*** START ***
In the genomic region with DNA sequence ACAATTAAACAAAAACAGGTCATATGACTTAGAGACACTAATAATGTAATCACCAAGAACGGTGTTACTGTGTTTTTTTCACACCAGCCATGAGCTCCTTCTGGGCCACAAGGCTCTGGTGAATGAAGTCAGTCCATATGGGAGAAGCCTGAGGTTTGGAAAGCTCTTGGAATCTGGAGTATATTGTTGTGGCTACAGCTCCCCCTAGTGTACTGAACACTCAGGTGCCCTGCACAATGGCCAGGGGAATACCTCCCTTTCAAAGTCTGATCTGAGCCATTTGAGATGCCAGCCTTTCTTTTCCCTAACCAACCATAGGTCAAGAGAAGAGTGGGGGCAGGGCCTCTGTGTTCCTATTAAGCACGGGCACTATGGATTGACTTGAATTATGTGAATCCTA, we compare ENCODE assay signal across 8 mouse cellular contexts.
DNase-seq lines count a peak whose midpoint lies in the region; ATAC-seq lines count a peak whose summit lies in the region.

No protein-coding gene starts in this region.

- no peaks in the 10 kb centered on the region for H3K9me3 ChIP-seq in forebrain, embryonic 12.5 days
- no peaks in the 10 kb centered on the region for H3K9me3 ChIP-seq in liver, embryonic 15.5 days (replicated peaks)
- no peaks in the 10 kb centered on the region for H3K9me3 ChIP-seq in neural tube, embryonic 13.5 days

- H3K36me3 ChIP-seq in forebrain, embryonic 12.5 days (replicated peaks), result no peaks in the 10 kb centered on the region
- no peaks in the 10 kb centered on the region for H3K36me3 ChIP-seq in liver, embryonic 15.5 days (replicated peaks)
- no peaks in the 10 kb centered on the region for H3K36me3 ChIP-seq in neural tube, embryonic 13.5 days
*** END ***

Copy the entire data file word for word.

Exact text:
In the genomic region with DNA sequence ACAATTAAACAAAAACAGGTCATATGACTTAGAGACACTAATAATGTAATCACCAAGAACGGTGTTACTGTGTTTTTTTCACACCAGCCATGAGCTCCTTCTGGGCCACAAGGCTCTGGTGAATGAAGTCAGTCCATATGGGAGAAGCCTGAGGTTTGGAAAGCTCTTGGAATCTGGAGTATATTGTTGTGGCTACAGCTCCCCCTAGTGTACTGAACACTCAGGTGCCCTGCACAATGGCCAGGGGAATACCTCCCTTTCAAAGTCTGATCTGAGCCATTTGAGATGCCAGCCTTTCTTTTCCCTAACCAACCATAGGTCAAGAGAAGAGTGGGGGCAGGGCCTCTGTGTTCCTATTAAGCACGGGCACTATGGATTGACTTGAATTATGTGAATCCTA, we compare ENCODE assay signal across 8 mouse cellular contexts.
DNase-seq lines count a peak whose midpoint lies in the region; ATAC-seq lines count a peak whose summit lies in the region.

No protein-coding gene starts in this region.

- no peaks in the 10 kb centered on the region for H3K9me3 ChIP-seq in forebrain, embryonic 12.5 days
- no peaks in the 10 kb centered on the region for H3K9me3 ChIP-seq in liver, embryonic 15.5 days (replicated peaks)
- no peaks in the 10 kb centered on the region for H3K9me3 ChIP-seq in neural tube, embryonic 13.5 days

- H3K36me3 ChIP-seq in forebrain, embryonic 12.5 days (replicated peaks), result no peaks in the 10 kb centered on the region
- no peaks in the 10 kb centered on the region for H3K36me3 ChIP-seq in liver, embryonic 15.5 days (replicated peaks)
- no peaks in the 10 kb centered on the region for H3K36me3 ChIP-seq in neural tube, embryonic 13.5 days